PARK CITY, Utah - Spirits were high among Mitt Romney's top donors this weekend as they gathered at a Utah resort town to receive an update on the presidential race and rub shoulders with some of the Republican party's top talent.
The three-day retreat in Park City - a town that boasts top-notch ski slopes and plays host to the Sundance Film Festival each year - brought together a crowd estimated at more than 700 people for socializing, issue panels and a campaign briefing by top Romney aides.
David Reinke, a donor from western Colorado, described the retreat as "quite comfortable and invigorating."
"I've found everybody to be quite approachable in and in quite high spirits," he said. A number of donors echoed the excitement and confidence among campaign staff and contributors that the election was going well.
Donors paid for their own flights to the area as well as their hotels, said Larry Conti, the guest of a top Romney contributor who asked not to be named.
After policy meetings and a reception at the nearby Utah Olympic Park on Friday, participants rose early Saturday morning for a speech by Arizona Sen. John McCain, who ran for president in 2008; a panel on "Innovation in America" featuring Louisiana Gov. Bobby Jindal, Hewlett Packard CEO Meg Whitman, Sen. John Thune, Rep. Paul Ryan and Home Depot founder and financier Ken Langone; a "media insight" discussion that included operatives Karl Rove and Mary Matalin; and a campaign briefing with Romney's top aides. On Sunday, the group is scheduled for a golf outing in nearby Heber City.
Rove - who, along with Matalin, apparently regaled the crowed by recalling an incident in which former Vice President Dick Cheney shot attorney Harry Whittington during a quail hunt in 2006 - described his own session as "damn good" to reporters as he sped away on a golf cart after lunch.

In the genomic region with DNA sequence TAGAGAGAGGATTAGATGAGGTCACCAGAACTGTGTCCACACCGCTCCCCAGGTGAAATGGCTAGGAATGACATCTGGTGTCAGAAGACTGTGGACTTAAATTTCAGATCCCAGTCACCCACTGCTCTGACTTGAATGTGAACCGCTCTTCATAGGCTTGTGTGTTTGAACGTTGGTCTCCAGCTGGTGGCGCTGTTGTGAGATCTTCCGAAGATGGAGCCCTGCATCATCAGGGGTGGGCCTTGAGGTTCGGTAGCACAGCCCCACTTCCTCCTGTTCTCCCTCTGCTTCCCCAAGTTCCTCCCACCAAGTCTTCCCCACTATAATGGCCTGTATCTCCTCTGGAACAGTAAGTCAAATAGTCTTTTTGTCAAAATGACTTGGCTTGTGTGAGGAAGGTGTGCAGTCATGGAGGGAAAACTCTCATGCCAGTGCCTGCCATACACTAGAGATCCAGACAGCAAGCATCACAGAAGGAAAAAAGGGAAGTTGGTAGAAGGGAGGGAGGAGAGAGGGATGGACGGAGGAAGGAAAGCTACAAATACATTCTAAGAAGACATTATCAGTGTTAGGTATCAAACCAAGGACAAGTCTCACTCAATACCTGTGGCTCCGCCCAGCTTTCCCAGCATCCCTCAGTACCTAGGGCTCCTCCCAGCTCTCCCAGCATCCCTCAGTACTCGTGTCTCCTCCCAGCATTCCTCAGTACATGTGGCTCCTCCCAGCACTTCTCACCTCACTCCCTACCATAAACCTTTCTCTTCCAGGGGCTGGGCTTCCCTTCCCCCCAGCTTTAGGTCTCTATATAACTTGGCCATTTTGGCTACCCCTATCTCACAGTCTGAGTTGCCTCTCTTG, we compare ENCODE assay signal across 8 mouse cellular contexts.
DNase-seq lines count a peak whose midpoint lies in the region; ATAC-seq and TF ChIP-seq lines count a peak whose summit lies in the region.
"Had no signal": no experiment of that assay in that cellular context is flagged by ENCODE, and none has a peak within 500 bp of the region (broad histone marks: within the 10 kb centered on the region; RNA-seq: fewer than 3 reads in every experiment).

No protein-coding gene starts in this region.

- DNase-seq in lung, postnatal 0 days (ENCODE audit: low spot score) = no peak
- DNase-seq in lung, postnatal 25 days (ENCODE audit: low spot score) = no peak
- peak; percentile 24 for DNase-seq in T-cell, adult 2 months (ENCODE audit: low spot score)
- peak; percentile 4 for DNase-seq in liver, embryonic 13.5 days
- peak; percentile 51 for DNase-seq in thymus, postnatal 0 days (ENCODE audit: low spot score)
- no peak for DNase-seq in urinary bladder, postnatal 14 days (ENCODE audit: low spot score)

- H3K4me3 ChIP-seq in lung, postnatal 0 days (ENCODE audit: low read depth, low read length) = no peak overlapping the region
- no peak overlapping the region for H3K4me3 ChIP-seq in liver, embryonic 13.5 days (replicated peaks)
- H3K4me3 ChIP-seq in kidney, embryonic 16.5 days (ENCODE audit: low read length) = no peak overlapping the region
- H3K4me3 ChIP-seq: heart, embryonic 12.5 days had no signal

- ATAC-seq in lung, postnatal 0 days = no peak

"This was much more meaty than I thought it would be," said Utah Rep. Jason Chaffetz, a Romney surrogate who attended the retreat. "I thought it would be a little bit more rah rah but we had a lot of the internal workings of Romney world and how they do things day to day. I thought the senior staff portion was really neat where they talked about the 10 a.m. meeting and how they go through some of the decision making process."
But the star of the weekend seemed to be former Secretary of State Condoleezza Rice, who participants described as "an exceptional speaker" and "very inspirational." She spoke about the importance of American leadership on the international stage.
A number of potential vice presidential candidates also made the trek out to Utah, including Thune, Jindal, Ryan and former Minnesota Gov. Tim Pawlenty. But one donor said it did not seem as if they were being screened, and that veep chatter was kept to a minimum.
While Mitt and Ann Romney addressed their guests at the Friday evening reception, they let the campaign aides and other top Republicans run the show and spent little time mingling on Saturday, many participants said. The exception was a "Women for Romney Victory Tea" hosted by Ann Romney on Saturday afternoon.